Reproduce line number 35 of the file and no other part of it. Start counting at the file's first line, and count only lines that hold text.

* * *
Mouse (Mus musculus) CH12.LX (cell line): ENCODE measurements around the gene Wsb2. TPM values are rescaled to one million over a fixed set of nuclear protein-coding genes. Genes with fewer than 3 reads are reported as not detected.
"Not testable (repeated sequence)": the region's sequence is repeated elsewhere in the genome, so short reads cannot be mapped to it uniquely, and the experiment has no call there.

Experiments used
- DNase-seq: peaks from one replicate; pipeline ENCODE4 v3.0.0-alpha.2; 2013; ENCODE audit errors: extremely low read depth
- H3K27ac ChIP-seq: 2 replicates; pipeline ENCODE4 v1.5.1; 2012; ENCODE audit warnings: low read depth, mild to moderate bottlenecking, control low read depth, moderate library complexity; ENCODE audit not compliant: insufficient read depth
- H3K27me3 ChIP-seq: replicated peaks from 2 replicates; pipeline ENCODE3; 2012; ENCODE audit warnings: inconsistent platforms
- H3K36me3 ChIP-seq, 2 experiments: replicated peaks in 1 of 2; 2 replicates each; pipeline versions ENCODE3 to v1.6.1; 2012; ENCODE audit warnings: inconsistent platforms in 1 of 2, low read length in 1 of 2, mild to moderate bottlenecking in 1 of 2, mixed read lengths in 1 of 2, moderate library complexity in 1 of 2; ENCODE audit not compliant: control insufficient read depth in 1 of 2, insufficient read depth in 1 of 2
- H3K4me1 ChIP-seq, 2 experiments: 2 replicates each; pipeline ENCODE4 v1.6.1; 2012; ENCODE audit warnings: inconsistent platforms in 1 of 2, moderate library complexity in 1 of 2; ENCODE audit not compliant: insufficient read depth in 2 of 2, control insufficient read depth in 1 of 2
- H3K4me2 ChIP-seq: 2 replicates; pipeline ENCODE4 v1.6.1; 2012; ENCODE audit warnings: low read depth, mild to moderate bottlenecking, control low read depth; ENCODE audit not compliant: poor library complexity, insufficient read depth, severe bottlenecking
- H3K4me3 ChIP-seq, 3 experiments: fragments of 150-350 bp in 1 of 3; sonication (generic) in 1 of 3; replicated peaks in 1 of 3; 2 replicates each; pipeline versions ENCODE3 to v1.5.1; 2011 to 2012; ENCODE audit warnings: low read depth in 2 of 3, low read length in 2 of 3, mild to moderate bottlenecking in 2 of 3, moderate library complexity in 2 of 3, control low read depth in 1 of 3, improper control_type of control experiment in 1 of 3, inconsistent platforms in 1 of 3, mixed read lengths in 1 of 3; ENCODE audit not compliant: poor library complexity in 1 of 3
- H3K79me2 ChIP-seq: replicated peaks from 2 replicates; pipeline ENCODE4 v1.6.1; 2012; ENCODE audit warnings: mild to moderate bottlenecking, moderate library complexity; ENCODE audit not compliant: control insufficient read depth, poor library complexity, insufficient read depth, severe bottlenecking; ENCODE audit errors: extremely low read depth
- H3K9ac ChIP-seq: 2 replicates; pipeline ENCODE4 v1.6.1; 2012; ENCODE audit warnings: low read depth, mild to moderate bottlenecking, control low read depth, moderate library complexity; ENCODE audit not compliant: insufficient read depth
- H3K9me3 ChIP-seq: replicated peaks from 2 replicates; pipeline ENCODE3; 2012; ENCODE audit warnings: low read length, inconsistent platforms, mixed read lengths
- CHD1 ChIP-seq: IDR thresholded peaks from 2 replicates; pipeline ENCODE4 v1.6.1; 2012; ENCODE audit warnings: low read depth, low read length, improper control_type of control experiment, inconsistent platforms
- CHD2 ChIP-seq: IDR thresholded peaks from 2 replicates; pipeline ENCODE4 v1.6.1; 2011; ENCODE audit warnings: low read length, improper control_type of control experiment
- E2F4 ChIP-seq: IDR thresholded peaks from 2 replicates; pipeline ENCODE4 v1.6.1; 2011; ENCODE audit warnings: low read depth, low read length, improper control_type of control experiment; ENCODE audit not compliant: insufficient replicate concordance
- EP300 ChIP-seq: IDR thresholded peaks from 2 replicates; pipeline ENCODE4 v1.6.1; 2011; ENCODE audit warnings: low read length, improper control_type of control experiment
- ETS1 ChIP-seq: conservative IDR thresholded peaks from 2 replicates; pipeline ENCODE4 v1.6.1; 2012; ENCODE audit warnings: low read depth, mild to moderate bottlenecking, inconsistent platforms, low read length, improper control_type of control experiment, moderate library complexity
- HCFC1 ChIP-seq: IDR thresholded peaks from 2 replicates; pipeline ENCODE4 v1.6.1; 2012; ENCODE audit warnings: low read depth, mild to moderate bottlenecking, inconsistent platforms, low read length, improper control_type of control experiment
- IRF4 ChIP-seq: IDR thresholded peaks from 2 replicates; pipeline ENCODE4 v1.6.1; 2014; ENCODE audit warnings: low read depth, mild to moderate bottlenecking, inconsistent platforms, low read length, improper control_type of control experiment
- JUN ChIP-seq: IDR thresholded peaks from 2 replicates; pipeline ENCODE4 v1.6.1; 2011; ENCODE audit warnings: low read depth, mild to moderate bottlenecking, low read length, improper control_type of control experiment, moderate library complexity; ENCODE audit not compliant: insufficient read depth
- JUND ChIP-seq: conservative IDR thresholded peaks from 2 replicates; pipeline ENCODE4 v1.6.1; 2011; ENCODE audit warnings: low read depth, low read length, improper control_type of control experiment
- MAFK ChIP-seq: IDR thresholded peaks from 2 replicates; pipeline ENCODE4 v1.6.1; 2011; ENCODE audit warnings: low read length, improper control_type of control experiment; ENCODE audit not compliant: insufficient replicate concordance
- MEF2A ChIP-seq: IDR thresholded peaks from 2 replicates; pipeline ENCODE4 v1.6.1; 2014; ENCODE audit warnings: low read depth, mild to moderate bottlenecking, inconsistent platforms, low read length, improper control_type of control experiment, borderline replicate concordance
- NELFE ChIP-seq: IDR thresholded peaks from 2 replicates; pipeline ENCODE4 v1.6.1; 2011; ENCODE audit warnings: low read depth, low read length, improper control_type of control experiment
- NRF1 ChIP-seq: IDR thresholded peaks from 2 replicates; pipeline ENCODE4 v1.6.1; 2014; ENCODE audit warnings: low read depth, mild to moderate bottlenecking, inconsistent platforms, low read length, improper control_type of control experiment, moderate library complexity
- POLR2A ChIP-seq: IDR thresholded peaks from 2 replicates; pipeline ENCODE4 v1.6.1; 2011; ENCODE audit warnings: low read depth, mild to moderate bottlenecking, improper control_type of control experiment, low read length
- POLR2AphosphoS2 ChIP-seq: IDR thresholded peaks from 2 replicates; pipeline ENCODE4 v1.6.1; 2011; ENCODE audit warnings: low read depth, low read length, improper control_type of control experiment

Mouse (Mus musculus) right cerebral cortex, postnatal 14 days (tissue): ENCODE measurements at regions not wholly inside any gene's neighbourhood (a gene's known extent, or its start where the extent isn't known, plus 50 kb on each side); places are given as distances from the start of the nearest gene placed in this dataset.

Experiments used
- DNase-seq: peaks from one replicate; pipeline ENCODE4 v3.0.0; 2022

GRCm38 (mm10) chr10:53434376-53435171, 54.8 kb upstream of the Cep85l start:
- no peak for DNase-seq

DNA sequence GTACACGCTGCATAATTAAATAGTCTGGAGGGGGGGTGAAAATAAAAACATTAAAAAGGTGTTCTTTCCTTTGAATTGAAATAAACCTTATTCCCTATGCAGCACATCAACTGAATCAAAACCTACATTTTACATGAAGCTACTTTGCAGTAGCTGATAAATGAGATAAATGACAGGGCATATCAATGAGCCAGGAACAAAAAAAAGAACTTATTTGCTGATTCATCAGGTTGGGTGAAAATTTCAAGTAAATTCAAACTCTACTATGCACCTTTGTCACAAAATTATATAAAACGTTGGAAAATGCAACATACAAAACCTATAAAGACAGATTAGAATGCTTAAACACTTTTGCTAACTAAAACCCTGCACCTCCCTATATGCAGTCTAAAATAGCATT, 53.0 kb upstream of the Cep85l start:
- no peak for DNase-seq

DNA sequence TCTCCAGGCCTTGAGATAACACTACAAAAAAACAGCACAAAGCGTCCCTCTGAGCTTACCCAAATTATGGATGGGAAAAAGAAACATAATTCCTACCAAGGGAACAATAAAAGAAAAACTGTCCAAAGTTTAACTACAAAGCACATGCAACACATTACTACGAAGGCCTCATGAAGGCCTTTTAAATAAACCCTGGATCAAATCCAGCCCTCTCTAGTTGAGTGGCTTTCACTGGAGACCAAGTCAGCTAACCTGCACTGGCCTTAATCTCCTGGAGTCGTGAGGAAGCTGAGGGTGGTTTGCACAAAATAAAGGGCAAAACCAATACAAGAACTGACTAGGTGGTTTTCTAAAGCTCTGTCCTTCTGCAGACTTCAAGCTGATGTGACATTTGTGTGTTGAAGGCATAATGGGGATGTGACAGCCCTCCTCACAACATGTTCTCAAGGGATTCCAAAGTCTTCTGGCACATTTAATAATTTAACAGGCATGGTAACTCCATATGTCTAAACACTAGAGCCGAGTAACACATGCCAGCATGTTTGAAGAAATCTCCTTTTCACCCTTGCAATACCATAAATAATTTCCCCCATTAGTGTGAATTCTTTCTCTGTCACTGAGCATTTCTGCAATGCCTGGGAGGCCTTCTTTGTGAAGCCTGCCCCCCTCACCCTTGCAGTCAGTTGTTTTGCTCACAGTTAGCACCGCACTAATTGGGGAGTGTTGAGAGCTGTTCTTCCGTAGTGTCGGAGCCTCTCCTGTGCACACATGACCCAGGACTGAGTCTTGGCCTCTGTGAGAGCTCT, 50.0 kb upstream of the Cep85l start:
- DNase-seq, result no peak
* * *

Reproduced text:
- no peak for DNase-seq